While the art of improvisation is most commonly associated with comedy, it’s a creative process that is used on movies of every kind. Sometimes improvisation happens during a table read and inspires something to be written into the script, other times it happens on set while the cameras are rolling. No matter how it happens, it has resulted in some classic moments in cinema.
Now a video attempts to pinpoint the Top 10 Improvised Scenes In Movie History. That’s a pretty tall order, and I can almost guarantee that once you watch the video after the jump, some of you are going to be upset, or will at least have some different opinions on how this list was put together. Read More »
Posted on Friday, October 12th, 2012 by Angie Han
Sure, moviegoers may love standing in the midnight showing line for The Avengers or arguing over The Dark Knight Rises plot holes at the bar, but what do they turn on when they finally go back to the privacy of their own homes? Rental retailer Redbox knows, and in honor of their ten-year anniversary, they’re sharing a list of their top ten most-rented movies since 2002. Here’s a hint: Adam Sandler is really, really popular. Hit the jump to see the list.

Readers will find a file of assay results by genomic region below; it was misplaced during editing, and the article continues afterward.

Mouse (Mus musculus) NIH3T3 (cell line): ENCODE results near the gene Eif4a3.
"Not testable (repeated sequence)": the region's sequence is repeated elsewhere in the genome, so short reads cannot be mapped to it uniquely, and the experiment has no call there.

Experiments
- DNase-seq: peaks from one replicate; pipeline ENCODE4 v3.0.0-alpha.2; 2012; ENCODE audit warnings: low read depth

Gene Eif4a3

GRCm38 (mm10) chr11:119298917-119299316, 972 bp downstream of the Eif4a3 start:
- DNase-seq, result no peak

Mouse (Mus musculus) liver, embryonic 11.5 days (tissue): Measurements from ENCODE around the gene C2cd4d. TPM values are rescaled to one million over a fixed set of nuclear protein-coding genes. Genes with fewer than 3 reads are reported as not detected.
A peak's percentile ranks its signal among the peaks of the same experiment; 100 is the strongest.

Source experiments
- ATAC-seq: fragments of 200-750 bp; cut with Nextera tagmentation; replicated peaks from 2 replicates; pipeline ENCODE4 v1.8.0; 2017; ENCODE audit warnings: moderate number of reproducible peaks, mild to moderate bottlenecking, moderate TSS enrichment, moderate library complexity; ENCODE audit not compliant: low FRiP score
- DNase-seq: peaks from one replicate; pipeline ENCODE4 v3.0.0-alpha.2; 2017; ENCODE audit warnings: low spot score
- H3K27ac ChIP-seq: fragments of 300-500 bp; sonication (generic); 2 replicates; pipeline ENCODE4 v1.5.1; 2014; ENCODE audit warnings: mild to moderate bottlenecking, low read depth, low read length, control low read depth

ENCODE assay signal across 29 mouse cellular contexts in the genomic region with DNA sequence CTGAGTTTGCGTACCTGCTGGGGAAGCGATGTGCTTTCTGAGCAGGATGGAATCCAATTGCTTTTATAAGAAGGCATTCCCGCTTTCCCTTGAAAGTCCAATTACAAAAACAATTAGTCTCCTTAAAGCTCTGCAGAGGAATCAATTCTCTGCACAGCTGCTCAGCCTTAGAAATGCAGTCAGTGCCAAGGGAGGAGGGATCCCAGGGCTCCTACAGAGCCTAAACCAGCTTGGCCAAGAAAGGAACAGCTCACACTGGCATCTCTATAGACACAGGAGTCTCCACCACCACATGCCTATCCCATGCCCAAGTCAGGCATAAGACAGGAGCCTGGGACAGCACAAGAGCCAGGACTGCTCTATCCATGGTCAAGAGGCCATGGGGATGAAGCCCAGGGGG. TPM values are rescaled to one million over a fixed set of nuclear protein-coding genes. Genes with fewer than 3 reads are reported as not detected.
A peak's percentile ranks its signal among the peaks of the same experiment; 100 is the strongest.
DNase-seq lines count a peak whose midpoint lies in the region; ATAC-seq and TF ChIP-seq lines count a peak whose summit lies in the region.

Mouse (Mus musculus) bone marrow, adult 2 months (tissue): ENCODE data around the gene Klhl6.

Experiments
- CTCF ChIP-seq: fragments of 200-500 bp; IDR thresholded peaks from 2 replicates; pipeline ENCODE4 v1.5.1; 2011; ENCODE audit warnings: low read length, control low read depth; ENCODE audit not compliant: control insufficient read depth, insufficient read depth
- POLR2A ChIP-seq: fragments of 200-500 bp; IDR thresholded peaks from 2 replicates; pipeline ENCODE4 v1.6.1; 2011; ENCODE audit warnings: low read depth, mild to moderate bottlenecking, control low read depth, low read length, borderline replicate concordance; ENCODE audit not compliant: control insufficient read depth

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Project X, released last Friday, got some people angry, but Warner Bros. isn’t among those irritated by the teen party movie. The low-budget film is considered a success with $21m earned so far, and the studio and producers Todd Phillips and Joel Silver are already putting together plans for a sequel.
Michael Bacall (story and co-writer on the first movie) is working on a sequel treatment with Matt Drake. They started that work before the film was released, and in the wake of its success are moving forward. Until that’s handed in we’re not likely to get any more info, including whether or not any of the main cast (Thomas Mann, Oliver Cooper and Jonathan Brown) will return, or if the sequel would focus on different kids. [THR]
After the break, The Cabin in the Woods director Drew Goddard talks about a Cloverfield sequel, Rose Byrne pitches Bridesmaids in Space, and Journey 3 director Brad Peyton hints at the film’s scope. Read More »
Each year American Cinema Editors (ACE) recognizes the best editing of the year in narrative film, documentary and television through the Eddie Awards. The nominations for achievement in 2011 have been released. They include a couple of expected films such as Hugo and The Girl With the Dragon Tattoo, and feature a couple other inclusions that might count as surprises to some.